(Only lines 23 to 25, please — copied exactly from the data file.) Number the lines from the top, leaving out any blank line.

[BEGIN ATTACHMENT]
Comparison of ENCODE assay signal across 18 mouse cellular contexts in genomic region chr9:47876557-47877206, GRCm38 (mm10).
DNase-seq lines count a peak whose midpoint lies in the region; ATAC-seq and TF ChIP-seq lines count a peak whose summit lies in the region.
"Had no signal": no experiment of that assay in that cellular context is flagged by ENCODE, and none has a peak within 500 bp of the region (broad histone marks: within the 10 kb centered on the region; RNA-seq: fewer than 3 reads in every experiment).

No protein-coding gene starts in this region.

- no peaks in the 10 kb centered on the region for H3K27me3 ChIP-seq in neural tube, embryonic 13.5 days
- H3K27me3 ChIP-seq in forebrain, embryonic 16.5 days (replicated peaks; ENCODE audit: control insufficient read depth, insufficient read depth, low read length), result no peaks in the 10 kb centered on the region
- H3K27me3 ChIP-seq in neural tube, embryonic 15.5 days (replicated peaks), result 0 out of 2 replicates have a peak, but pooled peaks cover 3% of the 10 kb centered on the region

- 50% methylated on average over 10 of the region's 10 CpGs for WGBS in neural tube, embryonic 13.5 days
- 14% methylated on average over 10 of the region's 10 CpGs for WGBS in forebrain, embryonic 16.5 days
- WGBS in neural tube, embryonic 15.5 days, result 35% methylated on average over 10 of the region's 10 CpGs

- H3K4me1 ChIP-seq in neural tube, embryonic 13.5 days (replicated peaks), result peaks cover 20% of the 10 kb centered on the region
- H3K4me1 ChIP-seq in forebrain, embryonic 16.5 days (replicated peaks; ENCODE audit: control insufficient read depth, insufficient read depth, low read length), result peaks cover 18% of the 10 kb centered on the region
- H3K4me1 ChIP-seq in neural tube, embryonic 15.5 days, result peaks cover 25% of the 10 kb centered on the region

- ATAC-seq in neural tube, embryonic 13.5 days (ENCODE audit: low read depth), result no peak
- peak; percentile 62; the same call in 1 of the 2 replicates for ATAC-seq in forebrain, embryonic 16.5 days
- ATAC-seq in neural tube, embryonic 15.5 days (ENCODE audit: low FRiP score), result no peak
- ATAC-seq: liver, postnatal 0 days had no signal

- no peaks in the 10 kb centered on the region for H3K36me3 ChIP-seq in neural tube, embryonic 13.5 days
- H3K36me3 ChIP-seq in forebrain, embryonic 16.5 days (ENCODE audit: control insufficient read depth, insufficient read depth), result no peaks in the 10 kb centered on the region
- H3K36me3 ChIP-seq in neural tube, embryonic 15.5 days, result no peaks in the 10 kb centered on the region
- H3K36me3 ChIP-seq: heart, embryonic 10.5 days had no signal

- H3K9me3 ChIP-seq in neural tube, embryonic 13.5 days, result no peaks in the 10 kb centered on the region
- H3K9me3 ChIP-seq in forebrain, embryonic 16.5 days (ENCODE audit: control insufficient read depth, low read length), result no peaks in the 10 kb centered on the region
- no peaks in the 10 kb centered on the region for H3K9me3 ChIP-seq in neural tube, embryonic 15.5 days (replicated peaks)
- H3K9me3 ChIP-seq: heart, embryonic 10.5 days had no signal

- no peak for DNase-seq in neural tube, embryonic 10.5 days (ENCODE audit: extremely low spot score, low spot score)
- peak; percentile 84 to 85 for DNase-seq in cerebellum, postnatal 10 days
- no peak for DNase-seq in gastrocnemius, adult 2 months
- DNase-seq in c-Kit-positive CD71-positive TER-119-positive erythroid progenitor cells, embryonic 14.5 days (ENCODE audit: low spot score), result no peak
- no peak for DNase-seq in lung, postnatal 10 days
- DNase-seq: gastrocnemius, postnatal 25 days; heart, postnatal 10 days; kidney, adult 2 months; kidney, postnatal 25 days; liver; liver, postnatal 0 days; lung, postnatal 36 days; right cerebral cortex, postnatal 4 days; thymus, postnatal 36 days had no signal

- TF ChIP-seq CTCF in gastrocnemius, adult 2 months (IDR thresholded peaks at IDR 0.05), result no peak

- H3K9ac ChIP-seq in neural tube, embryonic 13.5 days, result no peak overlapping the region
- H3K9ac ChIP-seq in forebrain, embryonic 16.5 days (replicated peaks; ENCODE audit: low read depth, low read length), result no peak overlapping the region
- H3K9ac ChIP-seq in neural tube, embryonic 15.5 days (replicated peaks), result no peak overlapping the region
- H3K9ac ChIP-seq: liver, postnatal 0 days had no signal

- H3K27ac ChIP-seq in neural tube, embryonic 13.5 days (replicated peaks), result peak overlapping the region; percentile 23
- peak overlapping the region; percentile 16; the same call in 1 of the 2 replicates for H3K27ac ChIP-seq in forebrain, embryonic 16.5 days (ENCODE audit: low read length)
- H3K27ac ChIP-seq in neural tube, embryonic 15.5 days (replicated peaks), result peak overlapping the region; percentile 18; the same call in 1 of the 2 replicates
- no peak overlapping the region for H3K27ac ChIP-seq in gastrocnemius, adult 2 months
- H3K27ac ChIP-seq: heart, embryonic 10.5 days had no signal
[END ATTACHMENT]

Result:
- H3K9me3 ChIP-seq in forebrain, embryonic 16.5 days (ENCODE audit: control insufficient read depth, low read length), result no peaks in the 10 kb centered on the region
- no peaks in the 10 kb centered on the region for H3K9me3 ChIP-seq in neural tube, embryonic 15.5 days (replicated peaks)
- H3K9me3 ChIP-seq: heart, embryonic 10.5 days had no signal